Earlier this month, Jim Geraghty wondered if the killing of Paul Kessler would start a national conversation. You probably don’t even understand his question, which is an illustration of the fact that the media usually determines what event should spark a national conversation.
Paul Kessler is the 69-year-old Jewish man who died of a head injury at an event in Thousand Oaks, California. The Los Angeles Times reported the incident that occurred when pro-Israeli and pro-Palestinian protestors were in the street. The editors could have reported it as the first time a Jewish death occurred at a time of rising antisemitism. Instead, it was just a story of a clash in a suburb outside of Los Angeles.
Jim Geraghty reminds us that “this wasn’t random violence. Paul Kessler went to a demonstration seeking to exercise his God-given, constitutionally protected rights to assemble and speak, and somebody on the other side felt entitled to knock him around and ended up killing him. This should horrify and outrage us.”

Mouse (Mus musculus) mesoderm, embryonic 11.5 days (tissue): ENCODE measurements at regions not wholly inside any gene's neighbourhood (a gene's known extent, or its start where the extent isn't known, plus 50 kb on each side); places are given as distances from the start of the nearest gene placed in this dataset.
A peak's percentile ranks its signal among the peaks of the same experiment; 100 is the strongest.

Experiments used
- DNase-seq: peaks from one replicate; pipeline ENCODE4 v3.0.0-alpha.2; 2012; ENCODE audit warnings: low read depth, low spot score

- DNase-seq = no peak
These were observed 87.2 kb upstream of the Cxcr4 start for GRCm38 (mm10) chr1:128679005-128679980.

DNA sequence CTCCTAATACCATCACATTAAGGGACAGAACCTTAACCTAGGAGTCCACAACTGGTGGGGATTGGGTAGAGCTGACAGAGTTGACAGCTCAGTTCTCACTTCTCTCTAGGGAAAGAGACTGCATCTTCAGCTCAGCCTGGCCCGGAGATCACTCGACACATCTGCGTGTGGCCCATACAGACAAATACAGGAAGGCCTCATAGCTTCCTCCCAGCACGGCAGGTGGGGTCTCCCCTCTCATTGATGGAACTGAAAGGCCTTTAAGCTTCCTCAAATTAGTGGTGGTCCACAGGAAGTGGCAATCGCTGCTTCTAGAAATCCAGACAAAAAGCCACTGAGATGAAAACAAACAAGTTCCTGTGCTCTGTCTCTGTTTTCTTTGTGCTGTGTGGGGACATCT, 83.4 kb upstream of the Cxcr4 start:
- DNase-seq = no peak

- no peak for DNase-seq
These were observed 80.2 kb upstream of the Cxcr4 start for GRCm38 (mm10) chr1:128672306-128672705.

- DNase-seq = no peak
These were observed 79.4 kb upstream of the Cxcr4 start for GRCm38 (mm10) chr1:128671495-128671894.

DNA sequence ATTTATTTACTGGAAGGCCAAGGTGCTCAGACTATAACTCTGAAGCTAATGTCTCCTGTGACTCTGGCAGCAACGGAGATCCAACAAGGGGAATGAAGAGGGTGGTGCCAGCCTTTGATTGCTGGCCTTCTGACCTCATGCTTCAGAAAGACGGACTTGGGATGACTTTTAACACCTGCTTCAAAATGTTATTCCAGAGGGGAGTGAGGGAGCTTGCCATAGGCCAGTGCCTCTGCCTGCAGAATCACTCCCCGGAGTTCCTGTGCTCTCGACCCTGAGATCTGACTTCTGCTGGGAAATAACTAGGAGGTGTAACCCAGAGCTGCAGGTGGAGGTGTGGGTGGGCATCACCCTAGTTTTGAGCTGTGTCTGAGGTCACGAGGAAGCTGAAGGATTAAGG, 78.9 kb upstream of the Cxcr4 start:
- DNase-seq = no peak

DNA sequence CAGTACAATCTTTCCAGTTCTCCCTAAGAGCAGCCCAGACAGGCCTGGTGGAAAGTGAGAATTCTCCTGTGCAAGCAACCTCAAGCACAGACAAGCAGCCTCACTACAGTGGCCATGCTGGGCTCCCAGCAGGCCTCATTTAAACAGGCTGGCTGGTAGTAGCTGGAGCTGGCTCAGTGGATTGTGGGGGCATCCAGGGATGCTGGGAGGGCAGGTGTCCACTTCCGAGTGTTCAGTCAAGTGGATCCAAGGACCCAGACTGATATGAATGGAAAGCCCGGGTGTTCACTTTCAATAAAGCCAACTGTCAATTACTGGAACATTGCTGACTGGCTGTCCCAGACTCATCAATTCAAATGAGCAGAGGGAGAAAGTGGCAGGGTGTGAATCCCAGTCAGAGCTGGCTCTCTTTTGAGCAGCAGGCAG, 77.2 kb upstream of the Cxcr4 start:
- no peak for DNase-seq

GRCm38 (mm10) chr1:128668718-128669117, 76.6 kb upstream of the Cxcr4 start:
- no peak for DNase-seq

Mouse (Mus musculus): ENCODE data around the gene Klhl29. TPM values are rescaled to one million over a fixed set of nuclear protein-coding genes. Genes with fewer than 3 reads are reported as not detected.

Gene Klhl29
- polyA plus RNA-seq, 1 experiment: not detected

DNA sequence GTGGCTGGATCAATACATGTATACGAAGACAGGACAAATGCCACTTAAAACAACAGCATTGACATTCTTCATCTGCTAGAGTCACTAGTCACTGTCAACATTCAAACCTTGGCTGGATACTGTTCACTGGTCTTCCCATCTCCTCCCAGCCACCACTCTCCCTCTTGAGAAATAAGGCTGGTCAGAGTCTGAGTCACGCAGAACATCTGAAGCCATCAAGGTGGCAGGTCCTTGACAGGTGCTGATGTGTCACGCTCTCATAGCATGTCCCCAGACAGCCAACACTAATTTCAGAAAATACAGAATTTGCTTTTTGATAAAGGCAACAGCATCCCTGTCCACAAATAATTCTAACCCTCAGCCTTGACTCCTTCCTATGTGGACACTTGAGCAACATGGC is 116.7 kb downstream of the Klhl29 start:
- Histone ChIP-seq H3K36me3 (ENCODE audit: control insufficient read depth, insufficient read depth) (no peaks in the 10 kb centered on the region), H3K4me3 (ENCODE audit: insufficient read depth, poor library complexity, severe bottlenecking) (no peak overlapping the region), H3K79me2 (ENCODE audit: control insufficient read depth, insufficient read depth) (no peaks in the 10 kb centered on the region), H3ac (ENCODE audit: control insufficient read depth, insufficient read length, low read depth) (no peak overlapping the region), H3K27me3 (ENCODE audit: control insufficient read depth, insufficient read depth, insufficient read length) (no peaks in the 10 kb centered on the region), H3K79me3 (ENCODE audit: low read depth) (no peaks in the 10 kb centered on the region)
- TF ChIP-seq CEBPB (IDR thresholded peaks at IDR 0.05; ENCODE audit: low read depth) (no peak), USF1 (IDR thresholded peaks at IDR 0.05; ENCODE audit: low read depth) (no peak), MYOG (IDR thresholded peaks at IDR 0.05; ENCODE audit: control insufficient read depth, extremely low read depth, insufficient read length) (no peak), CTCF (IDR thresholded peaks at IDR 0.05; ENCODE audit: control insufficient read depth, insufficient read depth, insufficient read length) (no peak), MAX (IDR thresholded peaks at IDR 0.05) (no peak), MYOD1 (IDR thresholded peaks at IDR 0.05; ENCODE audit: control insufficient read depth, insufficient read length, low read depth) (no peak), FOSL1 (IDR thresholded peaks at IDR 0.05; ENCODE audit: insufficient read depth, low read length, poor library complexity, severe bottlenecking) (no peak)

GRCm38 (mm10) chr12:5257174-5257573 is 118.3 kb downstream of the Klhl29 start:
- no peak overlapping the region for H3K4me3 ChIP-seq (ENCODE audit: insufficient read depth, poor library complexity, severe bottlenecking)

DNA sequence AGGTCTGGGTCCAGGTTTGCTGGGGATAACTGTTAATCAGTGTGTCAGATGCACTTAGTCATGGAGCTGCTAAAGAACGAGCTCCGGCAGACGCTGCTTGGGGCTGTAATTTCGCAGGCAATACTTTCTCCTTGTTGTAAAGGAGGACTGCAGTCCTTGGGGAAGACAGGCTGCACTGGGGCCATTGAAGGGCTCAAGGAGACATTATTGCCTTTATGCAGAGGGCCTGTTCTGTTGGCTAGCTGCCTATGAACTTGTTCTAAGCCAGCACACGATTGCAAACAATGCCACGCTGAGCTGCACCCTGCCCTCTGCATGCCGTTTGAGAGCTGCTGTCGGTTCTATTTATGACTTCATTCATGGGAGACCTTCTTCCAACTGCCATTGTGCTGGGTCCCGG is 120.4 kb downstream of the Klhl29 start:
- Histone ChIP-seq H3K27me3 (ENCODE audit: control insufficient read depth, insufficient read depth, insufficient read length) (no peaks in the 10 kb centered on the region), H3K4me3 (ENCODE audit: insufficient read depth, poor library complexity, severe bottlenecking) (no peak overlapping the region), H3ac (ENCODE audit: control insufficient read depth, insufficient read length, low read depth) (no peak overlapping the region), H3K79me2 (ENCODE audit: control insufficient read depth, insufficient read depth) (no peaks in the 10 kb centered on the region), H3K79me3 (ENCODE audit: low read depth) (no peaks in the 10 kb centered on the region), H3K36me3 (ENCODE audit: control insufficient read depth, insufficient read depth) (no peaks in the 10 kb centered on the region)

In the past, we have seen the media take a local incident and turn it into a national story followed by calls for a national conversation on a controversial social issue. A mass shooting, an anti-gay comment, racist graffiti, and a threat to an abortion clinic are local stories that became national stories because the media decided to use the incident to spark a national conversation. “If newsrooms wanted to make the name Paul Kessler famous, they could. He could be depicted as a martyr to free speech and the First Amendment.”
Once again this is a reminder that we should use discernment when watching the news and reading news stories. The media elite still work to determine what is important enough for a national conversation.